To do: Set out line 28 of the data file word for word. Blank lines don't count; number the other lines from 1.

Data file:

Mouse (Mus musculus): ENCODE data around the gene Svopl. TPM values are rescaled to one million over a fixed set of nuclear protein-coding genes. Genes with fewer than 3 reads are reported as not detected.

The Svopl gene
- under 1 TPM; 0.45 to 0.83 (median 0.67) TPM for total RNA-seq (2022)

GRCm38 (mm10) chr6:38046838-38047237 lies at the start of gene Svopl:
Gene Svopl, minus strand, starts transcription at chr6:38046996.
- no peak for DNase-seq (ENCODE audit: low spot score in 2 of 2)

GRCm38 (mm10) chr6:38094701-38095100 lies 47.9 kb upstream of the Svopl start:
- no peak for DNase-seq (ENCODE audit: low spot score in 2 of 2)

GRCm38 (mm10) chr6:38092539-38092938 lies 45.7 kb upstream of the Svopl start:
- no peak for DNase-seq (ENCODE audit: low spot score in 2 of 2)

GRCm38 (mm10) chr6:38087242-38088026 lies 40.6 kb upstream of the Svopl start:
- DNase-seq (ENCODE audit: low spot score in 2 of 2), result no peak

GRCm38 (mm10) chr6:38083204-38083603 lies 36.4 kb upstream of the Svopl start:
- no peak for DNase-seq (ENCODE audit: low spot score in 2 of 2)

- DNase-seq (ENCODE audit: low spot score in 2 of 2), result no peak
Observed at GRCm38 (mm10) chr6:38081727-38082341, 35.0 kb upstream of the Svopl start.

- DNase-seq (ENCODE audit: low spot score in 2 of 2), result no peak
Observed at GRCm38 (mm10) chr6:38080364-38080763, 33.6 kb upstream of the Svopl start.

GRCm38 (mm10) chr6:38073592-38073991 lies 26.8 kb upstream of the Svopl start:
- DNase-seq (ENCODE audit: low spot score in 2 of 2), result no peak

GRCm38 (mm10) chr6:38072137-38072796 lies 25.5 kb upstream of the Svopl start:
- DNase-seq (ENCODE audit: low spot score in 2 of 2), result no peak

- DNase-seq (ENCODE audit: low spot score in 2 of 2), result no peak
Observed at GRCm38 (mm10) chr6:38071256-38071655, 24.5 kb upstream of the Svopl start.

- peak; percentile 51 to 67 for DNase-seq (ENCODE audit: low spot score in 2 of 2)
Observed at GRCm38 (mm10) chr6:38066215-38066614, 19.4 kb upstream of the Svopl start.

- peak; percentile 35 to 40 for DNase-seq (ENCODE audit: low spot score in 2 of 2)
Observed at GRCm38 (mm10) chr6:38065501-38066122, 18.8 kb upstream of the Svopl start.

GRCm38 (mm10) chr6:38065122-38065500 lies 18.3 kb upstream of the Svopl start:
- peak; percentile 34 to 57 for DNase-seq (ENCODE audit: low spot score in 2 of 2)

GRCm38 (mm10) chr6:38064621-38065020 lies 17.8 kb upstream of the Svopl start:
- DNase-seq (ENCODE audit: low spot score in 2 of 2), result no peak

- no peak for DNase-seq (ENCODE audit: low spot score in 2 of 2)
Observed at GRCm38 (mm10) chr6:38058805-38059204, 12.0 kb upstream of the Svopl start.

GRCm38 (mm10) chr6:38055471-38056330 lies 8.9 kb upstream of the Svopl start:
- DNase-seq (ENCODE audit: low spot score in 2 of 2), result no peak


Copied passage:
Observed at GRCm38 (mm10) chr6:38065501-38066122, 18.8 kb upstream of the Svopl start.